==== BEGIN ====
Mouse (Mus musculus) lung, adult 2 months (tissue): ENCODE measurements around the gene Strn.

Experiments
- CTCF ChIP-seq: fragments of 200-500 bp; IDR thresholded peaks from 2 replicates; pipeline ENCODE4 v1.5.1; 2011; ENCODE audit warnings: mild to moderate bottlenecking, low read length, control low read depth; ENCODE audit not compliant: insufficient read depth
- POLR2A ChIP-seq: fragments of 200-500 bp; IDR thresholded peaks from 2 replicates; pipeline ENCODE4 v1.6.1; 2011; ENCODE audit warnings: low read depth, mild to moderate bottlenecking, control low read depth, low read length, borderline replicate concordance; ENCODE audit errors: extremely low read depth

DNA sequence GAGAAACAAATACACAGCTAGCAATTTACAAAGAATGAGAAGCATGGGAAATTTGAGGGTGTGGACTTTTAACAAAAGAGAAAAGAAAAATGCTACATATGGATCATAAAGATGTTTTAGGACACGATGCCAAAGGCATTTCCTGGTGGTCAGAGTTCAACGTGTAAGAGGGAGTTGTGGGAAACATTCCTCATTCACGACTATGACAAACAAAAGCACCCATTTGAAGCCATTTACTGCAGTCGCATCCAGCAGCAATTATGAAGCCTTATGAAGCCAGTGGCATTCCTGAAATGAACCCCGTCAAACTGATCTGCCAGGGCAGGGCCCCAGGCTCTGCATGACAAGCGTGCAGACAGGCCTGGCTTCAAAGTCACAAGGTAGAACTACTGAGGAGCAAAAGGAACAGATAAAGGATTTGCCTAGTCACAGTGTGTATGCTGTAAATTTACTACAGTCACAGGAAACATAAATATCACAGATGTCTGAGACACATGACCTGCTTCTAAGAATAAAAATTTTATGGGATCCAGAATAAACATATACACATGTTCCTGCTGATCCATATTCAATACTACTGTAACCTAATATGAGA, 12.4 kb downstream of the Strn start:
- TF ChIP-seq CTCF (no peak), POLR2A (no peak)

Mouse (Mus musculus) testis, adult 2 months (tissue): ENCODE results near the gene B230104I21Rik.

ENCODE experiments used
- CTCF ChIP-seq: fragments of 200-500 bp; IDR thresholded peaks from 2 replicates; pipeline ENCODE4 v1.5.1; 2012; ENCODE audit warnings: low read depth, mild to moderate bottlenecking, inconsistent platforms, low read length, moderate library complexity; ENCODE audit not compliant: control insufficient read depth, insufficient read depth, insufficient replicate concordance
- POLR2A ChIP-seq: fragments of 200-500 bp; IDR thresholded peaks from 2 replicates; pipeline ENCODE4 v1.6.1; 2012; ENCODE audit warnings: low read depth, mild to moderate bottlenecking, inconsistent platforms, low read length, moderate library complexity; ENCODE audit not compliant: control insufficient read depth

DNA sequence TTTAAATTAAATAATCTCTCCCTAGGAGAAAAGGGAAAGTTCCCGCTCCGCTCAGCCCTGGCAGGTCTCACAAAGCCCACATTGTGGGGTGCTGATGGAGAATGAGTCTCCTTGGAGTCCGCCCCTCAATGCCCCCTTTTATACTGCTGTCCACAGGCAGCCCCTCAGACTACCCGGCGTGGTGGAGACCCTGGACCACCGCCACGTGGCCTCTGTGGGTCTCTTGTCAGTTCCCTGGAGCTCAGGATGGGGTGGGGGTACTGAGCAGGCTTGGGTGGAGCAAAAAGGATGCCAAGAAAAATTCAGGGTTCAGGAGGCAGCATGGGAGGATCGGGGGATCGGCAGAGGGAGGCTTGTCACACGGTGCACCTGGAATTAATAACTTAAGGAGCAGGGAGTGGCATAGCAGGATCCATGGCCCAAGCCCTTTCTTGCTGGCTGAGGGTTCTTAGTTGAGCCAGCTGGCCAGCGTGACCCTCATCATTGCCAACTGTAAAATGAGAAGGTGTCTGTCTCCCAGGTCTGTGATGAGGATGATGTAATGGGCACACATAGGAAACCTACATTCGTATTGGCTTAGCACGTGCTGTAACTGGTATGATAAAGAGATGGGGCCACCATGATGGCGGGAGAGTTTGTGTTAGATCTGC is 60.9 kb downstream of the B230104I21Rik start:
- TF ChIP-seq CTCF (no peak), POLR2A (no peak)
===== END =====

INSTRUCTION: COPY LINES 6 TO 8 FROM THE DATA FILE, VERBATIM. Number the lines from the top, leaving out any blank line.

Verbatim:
- TF ChIP-seq CTCF (no peak), POLR2A (no peak)

Mouse (Mus musculus) testis, adult 2 months (tissue): ENCODE results near the gene B230104I21Rik.

ENCODE experiments used